The historic cities had got a classical architectural tradition which was not seen in other places of the land. It was very much advanced than what was seen in our villages. The plan and construction of houses throughout the cities and towns has been better than the village houses.
The earliest mention of that graceful architectural heritage is not only mentioned in our indigenous historic literature, but in foreign travelogues as well. Mirza Haider Daughlat, a 16th century central Asian researcher, while describing the olden urban architecture buildings of Kashmir writes in Tarikh Rasheedi, “ in the town there are many lofty buildings constructed of fresh cut pine.
Most of these are, at least, five storey high; each storey contains apartments, halls, galleries and towers. The beauty of their exterior defies description, and all who behold them for the first time, bite the finger of astonishment with the teeth of admiration (translated script).”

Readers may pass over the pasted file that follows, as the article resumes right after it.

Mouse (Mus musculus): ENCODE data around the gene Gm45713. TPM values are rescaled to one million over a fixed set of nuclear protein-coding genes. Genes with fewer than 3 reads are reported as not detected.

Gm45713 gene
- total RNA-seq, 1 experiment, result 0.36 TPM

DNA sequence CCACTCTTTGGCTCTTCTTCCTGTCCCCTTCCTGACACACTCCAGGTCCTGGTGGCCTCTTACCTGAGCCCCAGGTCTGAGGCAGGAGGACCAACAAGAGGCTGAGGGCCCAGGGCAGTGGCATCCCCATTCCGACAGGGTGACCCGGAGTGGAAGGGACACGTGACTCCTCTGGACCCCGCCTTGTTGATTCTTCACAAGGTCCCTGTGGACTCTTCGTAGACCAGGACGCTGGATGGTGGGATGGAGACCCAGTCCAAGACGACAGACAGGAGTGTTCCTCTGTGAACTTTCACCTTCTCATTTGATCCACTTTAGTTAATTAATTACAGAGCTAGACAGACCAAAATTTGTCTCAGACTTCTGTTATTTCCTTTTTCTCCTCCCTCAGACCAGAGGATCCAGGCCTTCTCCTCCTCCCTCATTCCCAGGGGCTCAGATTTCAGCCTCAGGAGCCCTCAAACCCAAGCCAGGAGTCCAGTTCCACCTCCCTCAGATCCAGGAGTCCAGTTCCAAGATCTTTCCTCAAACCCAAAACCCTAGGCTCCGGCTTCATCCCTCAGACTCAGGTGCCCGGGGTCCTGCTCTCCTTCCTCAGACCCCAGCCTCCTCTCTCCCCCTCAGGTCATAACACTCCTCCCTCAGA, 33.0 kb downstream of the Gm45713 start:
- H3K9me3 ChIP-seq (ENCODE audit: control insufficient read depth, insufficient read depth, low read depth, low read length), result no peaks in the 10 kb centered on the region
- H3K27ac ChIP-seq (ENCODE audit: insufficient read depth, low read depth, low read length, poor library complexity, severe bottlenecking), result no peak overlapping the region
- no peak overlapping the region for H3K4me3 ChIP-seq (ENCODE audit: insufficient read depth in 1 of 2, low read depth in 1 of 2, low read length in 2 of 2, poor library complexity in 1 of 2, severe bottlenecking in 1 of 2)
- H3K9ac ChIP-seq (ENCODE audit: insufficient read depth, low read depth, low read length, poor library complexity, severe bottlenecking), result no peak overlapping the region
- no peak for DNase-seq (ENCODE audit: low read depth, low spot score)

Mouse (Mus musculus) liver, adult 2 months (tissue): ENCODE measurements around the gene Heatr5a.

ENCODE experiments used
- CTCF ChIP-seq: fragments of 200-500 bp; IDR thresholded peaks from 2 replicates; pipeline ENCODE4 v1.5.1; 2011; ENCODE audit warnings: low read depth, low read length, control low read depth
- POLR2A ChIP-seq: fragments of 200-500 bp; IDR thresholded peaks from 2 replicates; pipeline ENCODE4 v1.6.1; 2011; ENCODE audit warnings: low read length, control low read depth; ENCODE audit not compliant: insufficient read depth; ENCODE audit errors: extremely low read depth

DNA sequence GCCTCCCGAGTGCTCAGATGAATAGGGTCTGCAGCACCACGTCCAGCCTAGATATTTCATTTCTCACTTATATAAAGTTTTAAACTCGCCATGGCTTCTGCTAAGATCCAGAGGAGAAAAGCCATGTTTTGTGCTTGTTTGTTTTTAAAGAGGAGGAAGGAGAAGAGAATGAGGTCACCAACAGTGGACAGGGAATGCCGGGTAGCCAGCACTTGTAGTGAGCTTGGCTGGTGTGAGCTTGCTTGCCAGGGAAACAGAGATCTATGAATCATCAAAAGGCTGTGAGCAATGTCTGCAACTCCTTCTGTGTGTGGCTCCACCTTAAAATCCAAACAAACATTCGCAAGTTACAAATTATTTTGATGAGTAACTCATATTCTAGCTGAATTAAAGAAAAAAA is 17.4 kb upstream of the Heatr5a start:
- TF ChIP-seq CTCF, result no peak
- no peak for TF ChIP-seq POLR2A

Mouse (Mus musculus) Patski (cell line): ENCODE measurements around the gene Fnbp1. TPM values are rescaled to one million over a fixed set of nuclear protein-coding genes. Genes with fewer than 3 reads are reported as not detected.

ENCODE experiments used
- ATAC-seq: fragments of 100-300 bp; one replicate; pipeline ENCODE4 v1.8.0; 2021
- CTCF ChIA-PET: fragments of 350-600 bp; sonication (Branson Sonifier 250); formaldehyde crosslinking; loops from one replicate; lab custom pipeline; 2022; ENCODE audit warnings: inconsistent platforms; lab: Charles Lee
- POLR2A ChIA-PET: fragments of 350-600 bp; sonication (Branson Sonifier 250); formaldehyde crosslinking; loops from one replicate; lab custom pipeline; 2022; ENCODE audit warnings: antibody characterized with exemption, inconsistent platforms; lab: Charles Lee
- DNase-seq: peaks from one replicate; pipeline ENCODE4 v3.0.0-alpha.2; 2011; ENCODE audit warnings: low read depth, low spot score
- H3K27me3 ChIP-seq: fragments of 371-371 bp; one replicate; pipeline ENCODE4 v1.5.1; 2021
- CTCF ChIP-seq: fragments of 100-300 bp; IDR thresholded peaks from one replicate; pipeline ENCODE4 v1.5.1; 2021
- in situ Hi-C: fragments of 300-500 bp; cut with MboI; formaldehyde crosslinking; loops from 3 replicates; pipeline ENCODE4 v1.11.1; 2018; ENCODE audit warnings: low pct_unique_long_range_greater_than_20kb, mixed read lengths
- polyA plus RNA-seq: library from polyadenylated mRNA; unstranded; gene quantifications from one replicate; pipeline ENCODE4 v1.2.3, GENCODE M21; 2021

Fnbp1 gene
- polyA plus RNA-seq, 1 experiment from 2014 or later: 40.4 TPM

Usually the old urban houses had been multistory and with almost the same plan that of village houses. Although there was difference of material but in style and in plan there was hardly any difference. The houses were commonly kept rectangular in plan and rarely square.
Surprising, almost all houses built in 17th, 18th, 19th and early 20th century have their faces towards south and sometimes towards east, but never towards west and north, while the mosques and khanqahs usually faced to east and never to west.
The Muslim Sufi shrines also strictly faced towards south. Contrary to Muslim mosques and shrines, the Hindu temples faced towards west. Interestingly, the main structures whether religious or secular had got low entrances of wooden gates, and to enter into the main structure one has to down his head towards down words.